5 Actions I am Taking For Civility

alex hoffer

The last week has been momentous for America. Naturally, I found myself having several conversations during the week about what was transpiring. Therefore, I am pivoting from my original post for this week and writing this post on January 8th. To be sure, what follows is not about politics. In fact, I started taking these actions long before last week. Division, in my opinion, is so prevalent that as a leader I need to have a plan. So, below is my plan. The challenge, as always, is for you to create your own. Without civility, leadership wanes and eventually dissipates because no one follows uncivil leaders for long.

Action 1: I am flooding my mind with the Bible.

I have always been disciplined about reading the Bible. But I am upping the ante this year. Why? Simply stated, we live in an era dominated by information so I want to ensure that my mind is filled with God’s word more than anything else. To do this, I am using the app “Bible in One Year” from Alpha. I invite anyone needing some hope to join me. With regards to civility, it leads to Action 2.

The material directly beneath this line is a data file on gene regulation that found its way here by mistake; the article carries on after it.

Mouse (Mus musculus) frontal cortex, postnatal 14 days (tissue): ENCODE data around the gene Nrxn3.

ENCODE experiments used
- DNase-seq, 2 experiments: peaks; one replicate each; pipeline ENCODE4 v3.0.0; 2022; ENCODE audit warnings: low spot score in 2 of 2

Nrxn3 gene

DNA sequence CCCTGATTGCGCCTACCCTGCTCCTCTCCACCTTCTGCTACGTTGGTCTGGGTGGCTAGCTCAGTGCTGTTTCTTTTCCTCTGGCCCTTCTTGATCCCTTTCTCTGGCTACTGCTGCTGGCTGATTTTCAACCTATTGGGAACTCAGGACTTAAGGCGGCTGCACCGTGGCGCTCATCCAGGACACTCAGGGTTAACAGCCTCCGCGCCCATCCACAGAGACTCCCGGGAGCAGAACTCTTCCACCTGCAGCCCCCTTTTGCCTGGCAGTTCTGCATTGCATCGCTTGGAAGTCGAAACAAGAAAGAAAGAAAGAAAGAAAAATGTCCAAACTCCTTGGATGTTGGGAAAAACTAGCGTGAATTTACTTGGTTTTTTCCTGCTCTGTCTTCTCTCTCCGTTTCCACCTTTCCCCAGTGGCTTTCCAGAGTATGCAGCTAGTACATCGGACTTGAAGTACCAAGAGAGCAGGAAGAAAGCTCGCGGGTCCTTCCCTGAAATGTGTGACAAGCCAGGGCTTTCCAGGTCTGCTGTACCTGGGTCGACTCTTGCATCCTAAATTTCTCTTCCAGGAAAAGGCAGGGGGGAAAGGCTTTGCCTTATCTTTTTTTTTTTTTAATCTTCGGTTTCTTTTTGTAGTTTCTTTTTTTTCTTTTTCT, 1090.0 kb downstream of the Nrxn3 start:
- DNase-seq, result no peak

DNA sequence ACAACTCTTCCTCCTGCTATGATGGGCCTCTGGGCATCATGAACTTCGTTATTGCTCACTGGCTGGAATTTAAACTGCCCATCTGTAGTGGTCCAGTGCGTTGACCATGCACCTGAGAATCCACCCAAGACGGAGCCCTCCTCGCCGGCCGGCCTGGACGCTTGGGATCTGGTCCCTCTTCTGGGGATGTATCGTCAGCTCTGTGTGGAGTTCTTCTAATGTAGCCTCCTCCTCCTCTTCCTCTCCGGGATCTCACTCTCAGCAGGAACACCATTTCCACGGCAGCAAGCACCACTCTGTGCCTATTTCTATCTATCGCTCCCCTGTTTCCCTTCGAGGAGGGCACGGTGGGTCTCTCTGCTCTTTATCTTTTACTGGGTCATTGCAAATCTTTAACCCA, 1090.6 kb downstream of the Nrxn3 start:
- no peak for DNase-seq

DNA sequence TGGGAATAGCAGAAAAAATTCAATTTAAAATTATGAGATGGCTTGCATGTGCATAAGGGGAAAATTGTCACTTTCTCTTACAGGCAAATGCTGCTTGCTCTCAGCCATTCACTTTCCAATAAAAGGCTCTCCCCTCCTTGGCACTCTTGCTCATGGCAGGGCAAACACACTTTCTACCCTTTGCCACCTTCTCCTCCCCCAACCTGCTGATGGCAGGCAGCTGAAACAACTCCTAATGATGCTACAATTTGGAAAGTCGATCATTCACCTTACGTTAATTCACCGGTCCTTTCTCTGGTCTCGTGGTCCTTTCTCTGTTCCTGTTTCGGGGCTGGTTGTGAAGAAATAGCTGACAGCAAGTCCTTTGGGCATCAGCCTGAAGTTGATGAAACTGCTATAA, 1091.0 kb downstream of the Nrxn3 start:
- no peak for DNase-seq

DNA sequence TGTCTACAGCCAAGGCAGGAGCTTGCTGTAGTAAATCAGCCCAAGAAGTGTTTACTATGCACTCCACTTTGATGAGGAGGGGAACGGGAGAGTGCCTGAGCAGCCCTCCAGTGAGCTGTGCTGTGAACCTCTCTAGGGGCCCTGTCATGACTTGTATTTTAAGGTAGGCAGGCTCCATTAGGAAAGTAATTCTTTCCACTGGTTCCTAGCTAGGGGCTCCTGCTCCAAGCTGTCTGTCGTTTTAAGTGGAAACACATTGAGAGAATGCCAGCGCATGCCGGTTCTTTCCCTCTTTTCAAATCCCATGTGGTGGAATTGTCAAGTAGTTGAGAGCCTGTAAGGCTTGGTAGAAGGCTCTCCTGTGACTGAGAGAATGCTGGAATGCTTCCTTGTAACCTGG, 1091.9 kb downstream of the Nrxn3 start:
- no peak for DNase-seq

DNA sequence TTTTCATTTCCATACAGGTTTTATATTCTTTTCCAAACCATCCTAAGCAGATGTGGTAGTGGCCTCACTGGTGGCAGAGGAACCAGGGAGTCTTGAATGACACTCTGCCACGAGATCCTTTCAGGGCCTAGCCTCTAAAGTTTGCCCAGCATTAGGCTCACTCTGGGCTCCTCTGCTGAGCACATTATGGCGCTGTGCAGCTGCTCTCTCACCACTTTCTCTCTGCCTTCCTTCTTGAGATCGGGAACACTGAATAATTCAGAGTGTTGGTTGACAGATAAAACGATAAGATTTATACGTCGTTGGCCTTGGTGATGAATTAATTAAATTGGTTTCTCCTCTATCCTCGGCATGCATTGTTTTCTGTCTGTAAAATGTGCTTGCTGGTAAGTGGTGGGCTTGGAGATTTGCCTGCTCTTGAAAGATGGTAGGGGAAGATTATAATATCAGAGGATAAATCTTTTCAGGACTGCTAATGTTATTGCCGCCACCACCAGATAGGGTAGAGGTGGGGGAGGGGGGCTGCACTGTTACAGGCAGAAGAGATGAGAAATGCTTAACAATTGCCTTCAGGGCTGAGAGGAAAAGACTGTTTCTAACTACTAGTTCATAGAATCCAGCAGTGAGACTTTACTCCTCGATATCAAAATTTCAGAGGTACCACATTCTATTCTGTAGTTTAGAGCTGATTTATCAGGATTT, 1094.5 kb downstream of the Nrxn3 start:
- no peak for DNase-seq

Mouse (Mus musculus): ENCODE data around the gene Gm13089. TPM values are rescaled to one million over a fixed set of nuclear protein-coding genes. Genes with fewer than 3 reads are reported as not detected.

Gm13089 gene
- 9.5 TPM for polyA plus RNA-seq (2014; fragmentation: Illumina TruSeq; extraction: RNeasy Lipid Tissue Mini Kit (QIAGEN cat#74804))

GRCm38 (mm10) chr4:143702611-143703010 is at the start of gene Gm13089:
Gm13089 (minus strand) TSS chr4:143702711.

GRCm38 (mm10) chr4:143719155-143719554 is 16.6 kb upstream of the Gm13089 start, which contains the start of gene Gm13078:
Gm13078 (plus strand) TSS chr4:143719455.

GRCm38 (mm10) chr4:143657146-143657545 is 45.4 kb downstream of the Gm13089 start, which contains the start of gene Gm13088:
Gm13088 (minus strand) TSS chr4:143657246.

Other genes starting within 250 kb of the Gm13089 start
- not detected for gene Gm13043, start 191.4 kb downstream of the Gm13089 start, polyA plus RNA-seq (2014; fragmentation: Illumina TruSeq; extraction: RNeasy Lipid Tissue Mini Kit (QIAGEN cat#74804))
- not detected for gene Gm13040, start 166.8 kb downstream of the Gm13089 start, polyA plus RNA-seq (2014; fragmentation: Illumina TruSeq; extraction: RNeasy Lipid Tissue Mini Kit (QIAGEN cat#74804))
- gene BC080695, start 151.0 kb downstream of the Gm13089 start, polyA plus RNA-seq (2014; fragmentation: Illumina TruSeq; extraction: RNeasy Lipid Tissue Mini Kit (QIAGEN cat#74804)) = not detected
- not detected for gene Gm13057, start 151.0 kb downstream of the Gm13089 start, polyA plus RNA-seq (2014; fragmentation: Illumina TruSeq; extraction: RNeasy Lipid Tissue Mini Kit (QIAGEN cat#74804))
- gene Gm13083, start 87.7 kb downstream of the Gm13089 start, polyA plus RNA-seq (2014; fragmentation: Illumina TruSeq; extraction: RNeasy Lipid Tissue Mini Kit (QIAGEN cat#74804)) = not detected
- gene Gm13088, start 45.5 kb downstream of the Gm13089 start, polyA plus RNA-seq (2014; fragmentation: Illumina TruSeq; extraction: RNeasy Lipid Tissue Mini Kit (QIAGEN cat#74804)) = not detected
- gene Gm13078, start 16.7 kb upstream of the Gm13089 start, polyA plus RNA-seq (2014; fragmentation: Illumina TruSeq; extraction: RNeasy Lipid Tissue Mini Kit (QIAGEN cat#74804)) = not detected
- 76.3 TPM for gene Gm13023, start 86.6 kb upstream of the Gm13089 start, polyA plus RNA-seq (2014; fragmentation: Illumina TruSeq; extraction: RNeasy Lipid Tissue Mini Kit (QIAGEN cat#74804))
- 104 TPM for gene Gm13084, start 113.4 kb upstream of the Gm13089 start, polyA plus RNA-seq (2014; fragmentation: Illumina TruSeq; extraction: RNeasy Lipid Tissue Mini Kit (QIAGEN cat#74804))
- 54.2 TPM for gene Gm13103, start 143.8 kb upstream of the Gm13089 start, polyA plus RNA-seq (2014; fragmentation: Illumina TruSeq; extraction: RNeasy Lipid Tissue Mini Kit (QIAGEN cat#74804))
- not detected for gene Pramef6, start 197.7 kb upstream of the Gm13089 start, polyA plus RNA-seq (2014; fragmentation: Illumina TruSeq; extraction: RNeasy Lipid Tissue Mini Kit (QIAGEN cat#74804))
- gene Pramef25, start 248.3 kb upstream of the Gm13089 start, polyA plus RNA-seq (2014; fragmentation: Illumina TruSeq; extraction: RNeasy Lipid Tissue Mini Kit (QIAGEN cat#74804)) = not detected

Action 2: I am praying more.

Prayer, understood properly, is a means of ACTION that connects us with God to see the world in the way God sees it (i.e., as it is unveiled in his Word, the Bible). My prayer starts with confession where I spend time identifying all my messes. It then leads to repentance, or when I ask God for help to walk in the opposite direction of those messes. I then praise God using attributes in the Bible (forgiveness, sovereignty, and countless others!). Then, I move to praying for others and myself (more on that in a second). Finally, I finish with thanksgiving. Thanksgiving reorients my life to what good is happening, even on weeks like last week.

So how does prayer lead to civility? Prayer is always more about changing who you are —becoming the person God wants you to be which is always, among many other things, more loving—rather than about “getting what you want.” So, I spend time praying for others, especially those I disagree with. I do this because it helps me see the world from their perspective by thinking about what they might need from God. This inevitability grows my love for them. For example, I once prayed so much for a customer who was giving me a hard time that I started loving them six months into it (it took about six months for me to overcome my lack of love!). A year later, after this customer had been fired from their own company, they called me first. This is not to brag; it is just an example of what prayer does: Praying increased my love for this person. And prayer always does this! To this day I think fondly of this person, despite some of the harsh things they said to me before I started praying for them.

Action 3: I am limiting my news intake to the A.M. only.